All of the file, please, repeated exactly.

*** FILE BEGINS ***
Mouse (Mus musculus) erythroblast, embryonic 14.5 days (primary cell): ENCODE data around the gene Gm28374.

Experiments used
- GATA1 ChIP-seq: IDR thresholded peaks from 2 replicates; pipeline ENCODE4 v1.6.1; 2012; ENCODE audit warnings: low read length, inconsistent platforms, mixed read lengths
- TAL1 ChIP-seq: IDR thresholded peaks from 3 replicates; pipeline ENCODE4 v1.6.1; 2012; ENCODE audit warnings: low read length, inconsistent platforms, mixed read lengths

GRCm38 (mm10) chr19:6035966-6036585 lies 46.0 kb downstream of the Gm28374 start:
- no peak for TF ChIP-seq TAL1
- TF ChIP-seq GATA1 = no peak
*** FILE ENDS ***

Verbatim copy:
Mouse (Mus musculus) erythroblast, embryonic 14.5 days (primary cell): ENCODE data around the gene Gm28374.

Experiments used
- GATA1 ChIP-seq: IDR thresholded peaks from 2 replicates; pipeline ENCODE4 v1.6.1; 2012; ENCODE audit warnings: low read length, inconsistent platforms, mixed read lengths
- TAL1 ChIP-seq: IDR thresholded peaks from 3 replicates; pipeline ENCODE4 v1.6.1; 2012; ENCODE audit warnings: low read length, inconsistent platforms, mixed read lengths

GRCm38 (mm10) chr19:6035966-6036585 lies 46.0 kb downstream of the Gm28374 start:
- no peak for TF ChIP-seq TAL1
- TF ChIP-seq GATA1 = no peak